Can I change my fixed-rate mortgage?

house and key with Calculator on wooden background

Ask the expert at Smith & Pinching about fixed-rate mortgages - Credit: Getty Images/iStockphoto

I have a fixed-rate mortgage on my house until the end of next year. I think I could borrow more now than when it started as I can afford higher repayments. The house has gone up in value too. Can I change my mortgage now even if it’s still in the fixed-rate period?

Diane Fish, mortgage and equity release adviser with Smith & Pinching

Diane Fish, mortgage and equity release adviser with Smith & Pinching - Credit: Smith & Pinching

Diane Fish of Smith & Pinching responds:

In theory, you are perfectly entitled to change your mortgage at any stage. However, if you are still within the fixed-rate period of your mortgage, your lender will probably impose penalties and/or fees whether you remortgage with them or with someone else.

The charges you might incur could include exit fees from your old mortgage, mortgage arrangement fees associated with your new deal, legal fees and professional fees for carrying out a new valuation of your property. It’s important to weigh up these fees carefully to make sure you are not actually worse off with the new deal. It may well make sense to wait until the end of the fixed-rate period next year before you make any changes.

You don’t mention why you are looking to increase your borrowing. It’s important to bear in mind that if you are looking for funds to cover a credit card debt or other loan, you would be securing unsecured debt against your home.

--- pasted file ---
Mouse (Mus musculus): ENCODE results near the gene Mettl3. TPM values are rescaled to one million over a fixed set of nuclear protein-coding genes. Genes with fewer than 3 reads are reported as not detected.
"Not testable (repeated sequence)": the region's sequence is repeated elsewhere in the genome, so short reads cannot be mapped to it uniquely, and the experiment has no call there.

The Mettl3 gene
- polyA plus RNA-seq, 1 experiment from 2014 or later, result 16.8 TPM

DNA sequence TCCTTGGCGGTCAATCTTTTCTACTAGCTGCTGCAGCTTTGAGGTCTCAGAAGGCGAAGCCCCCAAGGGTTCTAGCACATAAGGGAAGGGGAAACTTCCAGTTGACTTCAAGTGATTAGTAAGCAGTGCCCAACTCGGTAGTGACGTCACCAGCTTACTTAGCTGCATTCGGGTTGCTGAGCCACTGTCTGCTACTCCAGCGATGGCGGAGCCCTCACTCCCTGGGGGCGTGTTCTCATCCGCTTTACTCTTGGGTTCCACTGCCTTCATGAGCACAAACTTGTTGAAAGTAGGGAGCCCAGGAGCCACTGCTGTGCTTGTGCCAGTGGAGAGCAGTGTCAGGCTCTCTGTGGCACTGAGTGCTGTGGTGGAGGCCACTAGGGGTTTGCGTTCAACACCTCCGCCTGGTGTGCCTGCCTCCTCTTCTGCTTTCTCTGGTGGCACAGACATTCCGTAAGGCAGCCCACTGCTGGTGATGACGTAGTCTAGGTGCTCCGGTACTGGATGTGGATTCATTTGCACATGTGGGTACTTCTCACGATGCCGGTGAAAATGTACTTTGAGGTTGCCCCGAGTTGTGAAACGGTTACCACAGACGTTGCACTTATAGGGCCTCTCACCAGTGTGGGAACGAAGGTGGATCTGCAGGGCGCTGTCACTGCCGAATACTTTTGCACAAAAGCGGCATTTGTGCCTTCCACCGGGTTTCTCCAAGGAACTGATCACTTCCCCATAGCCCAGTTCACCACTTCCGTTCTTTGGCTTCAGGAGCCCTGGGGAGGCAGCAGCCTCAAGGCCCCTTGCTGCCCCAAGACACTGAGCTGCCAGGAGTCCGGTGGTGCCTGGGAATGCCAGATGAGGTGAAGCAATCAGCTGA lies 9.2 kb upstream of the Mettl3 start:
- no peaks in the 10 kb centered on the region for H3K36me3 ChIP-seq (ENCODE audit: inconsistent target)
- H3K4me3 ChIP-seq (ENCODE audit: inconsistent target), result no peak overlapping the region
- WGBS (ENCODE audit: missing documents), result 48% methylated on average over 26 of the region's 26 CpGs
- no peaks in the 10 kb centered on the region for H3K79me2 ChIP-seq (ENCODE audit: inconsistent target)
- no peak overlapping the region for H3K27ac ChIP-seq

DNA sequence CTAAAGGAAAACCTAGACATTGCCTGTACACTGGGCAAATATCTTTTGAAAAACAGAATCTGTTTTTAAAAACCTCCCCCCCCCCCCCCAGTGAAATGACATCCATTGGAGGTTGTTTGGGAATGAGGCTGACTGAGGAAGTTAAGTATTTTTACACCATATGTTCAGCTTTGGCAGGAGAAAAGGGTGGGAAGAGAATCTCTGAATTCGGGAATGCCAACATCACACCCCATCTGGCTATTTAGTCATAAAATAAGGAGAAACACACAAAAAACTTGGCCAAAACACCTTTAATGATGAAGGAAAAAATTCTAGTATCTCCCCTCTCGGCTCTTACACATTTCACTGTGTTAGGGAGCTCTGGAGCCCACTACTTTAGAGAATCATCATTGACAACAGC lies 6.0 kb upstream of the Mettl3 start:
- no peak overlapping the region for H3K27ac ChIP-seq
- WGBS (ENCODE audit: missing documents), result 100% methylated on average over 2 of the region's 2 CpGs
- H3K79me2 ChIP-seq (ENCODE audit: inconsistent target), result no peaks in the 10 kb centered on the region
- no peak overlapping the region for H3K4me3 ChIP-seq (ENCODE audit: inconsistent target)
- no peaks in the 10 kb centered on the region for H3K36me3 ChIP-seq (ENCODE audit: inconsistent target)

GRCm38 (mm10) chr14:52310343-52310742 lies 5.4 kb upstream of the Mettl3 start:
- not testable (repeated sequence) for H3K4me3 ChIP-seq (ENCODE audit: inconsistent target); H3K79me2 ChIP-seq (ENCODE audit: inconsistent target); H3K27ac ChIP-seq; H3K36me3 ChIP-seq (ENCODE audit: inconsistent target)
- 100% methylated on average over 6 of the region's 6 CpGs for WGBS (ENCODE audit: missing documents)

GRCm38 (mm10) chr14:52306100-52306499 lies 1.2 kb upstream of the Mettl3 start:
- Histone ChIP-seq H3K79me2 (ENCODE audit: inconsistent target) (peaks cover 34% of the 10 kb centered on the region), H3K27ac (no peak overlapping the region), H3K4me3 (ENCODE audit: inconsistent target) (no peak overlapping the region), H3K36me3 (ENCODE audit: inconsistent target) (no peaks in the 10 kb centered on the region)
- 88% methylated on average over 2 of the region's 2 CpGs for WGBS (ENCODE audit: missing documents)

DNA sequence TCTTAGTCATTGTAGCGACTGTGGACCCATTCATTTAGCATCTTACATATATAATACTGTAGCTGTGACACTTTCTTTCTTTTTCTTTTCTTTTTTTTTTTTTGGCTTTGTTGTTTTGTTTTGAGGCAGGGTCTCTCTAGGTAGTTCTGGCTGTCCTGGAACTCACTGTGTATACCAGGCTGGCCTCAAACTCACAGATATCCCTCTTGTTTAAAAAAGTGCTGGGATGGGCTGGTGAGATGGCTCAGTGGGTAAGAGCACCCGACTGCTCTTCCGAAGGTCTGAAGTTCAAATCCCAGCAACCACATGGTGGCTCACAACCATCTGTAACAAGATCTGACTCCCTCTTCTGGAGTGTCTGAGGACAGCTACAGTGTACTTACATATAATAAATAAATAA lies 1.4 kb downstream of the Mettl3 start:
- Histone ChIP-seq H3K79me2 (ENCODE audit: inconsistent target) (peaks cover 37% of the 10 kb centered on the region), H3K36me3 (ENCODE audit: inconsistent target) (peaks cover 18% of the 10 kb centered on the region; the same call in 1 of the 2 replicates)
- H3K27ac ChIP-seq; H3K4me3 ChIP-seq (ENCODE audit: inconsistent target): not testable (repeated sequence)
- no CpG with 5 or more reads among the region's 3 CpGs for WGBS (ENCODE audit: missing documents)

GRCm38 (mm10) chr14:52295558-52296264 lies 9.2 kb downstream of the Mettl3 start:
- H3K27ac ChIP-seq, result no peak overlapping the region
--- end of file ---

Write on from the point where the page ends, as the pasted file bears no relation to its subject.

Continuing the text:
It’s critical that you compare the interest rates that you are paying now with what is available with a new mortgage deal. It may be that you were lucky enough to secure a good deal with your original mortgage, so don’t throw that away without careful consideration.

It may be possible to extend your existing mortgage without going through the new mortgage process, which might save you some of the fees involved. However, there will still be some charges to be paid. Alternatively, you might be able to consider a second charge mortgage, which would be a separate mortgage contract sitting behind your main account as a second charge loan.

Whatever solution you go for, you will be required to demonstrate that you can afford higher repayments and meet any other mortgage eligibility criteria that the providers may set. I think the best idea would be to talk your options through with an independent mortgage adviser to ensure that any change you make is in your best interests.

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Your home may be repossessed if you do not keep up payments on your mortgage. There will be a fee for the mortgage advice. The precise amount will depend upon your circumstances, and the type of lending taken. Smith & Pinching’s minimum advice fee is £700. Any opinions expressed in this article do not constitute advice.

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